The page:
I’ve always been a “nervous traveler.”
That’s peculiar when you realize I made a living traveling the country, delivering speeches, workshops, and presentations. One might think I’d be used to travel; it would be second nature.
So, let me clarify.
I’m not “nervous” in the sense that I’m afraid the plane will fall from the sky. I mean, sure, turbulence gives me a bit of the willies, but, overall, I feel safe in the air. I’m more anxious about the logistics. For example, will the flight be canceled and I’ll be stuck? Will I be re-directed due to fog? If I’m stuck in the airport, where will I sleep? (In fairness to me, these all happened and I ended up missing engagements.)
To assuage those dreads, I inspect weather reports of the departing and arriving airports days in advance, tracing where my plane will be coming from so I can monitor its weather – as well as the airport before that, and sometimes even the one prior. I set up numerous phone alarms and am familiar with every flight-tracking app on this side of the stratosphere. Not surprisingly, I arrive at the airport three days early (slight exaggeration) and prefer long layovers to avoid missed connections when flights are inevitably delayed.
None of this helps guarantee the trip will go as expected, and, to be honest, I’m not sure it doesn’t feed my anxiety, but, what can I say? It’s my thing.
I feel more in control when driving, but up here on the rugged Northcoast of California, that’s no guarantee either. We have skinny, twisty, mountain roads so inclement weather, accidents, and all manner of fallen objects close the main thoroughfares more often than I like.
With that as backstory, my wife and I were heading to a cabin in the mountains amid a predicted “Bomb Cyclone” that was set to soak Northern California the day we were planning to leave. (Cue nervousness and me checking weather apps.)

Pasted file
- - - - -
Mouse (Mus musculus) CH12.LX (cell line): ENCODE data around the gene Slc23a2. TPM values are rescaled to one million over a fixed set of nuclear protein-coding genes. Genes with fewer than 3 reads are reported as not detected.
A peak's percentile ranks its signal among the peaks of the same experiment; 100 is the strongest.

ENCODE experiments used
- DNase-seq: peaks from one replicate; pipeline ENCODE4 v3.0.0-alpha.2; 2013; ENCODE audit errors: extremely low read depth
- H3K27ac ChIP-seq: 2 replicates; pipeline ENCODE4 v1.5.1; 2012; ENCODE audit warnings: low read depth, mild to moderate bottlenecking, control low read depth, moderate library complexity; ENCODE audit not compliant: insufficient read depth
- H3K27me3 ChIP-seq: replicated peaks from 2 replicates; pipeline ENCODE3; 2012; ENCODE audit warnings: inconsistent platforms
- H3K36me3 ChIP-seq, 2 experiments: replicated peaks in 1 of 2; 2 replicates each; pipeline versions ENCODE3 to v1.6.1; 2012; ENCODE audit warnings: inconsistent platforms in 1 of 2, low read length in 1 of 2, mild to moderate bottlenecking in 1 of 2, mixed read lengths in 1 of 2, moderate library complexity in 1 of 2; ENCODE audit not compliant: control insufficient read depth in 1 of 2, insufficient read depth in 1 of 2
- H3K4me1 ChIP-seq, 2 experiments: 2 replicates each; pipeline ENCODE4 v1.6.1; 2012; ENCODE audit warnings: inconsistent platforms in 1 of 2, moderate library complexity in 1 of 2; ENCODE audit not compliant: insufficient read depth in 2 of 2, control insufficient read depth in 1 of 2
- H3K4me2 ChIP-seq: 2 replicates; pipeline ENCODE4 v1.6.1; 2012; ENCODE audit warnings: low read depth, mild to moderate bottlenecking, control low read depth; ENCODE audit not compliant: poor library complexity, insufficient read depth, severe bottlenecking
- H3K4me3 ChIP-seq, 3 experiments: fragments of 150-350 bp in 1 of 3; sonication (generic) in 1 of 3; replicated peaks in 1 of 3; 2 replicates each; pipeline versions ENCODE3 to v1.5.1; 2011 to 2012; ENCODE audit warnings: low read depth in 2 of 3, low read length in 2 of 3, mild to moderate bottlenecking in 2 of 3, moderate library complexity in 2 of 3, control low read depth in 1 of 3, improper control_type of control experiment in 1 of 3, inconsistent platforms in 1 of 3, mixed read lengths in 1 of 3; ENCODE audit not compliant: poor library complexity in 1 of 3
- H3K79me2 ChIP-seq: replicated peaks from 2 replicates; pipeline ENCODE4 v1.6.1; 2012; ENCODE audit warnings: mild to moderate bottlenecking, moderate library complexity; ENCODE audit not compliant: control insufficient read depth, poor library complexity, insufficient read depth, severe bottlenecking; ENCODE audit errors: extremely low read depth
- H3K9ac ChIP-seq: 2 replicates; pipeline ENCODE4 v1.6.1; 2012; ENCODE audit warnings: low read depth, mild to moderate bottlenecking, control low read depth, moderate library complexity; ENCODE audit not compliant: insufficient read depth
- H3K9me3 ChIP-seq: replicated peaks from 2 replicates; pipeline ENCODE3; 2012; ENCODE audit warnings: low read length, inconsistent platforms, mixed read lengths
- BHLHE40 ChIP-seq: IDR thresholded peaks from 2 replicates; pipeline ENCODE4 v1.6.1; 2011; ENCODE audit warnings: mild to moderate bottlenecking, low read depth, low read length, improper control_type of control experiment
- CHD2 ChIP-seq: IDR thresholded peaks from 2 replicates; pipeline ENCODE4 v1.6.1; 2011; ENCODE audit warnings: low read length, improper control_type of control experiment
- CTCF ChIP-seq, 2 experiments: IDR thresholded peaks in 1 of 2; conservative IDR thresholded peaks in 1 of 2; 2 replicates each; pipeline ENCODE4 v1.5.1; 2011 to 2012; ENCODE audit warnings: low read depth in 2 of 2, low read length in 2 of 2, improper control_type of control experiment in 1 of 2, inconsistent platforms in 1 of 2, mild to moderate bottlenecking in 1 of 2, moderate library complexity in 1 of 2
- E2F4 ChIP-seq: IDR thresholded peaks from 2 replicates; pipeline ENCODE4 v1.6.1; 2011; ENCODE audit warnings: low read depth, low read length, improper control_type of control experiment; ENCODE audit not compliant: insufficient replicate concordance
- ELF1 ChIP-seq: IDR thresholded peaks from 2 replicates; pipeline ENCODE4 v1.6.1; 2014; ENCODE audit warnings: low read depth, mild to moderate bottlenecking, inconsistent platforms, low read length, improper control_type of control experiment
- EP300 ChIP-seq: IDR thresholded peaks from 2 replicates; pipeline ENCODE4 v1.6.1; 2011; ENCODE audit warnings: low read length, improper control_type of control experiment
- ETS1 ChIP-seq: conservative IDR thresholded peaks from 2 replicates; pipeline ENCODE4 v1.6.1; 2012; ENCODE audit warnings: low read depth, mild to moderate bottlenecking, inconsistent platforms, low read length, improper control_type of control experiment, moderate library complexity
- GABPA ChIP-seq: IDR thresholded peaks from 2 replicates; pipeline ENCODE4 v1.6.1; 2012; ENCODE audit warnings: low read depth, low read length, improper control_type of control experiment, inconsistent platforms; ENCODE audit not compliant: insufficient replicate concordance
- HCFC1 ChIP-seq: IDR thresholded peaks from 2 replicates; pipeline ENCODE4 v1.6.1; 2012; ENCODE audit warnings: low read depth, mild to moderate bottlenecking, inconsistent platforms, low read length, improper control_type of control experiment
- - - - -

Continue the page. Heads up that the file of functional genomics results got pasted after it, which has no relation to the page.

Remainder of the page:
The good news was – as is usually the case – worrying was wasted energy. The sun broke through the clouds as we were leaving, and it was going to be an easy drive. Better yet, one of the most brilliant rainbows ever appeared as we pulled from the curb. Everyone likes rainbows. I mean, how can you not? From the time of Noah, the colorful arc that spans the firmament signifies hope, peace, and beauty. For my family, rainbows also signify a message from our departed cat, Tiger, who crossed the Rainbow Bridge last year.
What made this even more affecting was that the kaleidoscopic arc remained to our west for the first hour of our drive. Each time we took a curve, there it was; peering over the mountaintops, shining through the trees, hovering always to our side; watching and protecting us.
Here’s the amazing part. As we rounded a bend, the end of the rainbow was immediately to our left, culminating a few dozen feet off the road. (No, there wasn’t a pot of gold.) We only viewed it for an instant as the highway turned again, but the rainbow was enormous; its colors brighter and more vibrant than anything I’ve witnessed in my almost-seventy years; almost blinding. Upon witnessing the breadth, scope, and beauty of the rainbow, both my wife and I let out a simultaneous gasp. If we both hadn’t seen it together, at the same time, I’d be convinced it was my imagination.
But it wasn’t.
We rounded another turn, hoping to get a second glance; maybe even a photo to prove what we saw. Yet, it was gone, leaving only blue sky once again.
You might – or might not – agree with my beliefs about rainbows; that’s okay. I’m not sure I do. After all, rainbows are caused by sunlight and atmospheric conditions and are illusions. I was always taught that – even aside from the story of little people and the pot of gold – there was no terminus to rainbows. Yet, there it was. And, you might – or might not – think I’m delusional and making this all up. (I’m not.)
Whether you believe me and whether you think rainbows are messages from the departed is not the point of this story. That colorful, banded, column of light inspired us and filled us to overflowing with amazement, astonishment, and awe. The sense of reverence and wonder that we experienced was better than the supposed riches for whoever finds the end of a rainbow.
I hope it’s an experience I get to have again. I hope it’s an experience you get to have. But, more than anything, it served as a reminder, that despite it all, we live on a scenic, amazing, miraculous spinning blue globe that brings to us everything we need. It takes care of us, body, mind, and soul. Everything we have. Everything we have ever made. Everything there is birthed from a generous Mother Earth who we must treat with love and respect even if we don’t have a pot of gold.
For these holidays, I wish for you beauty, health, happiness, peace, and rainbows.
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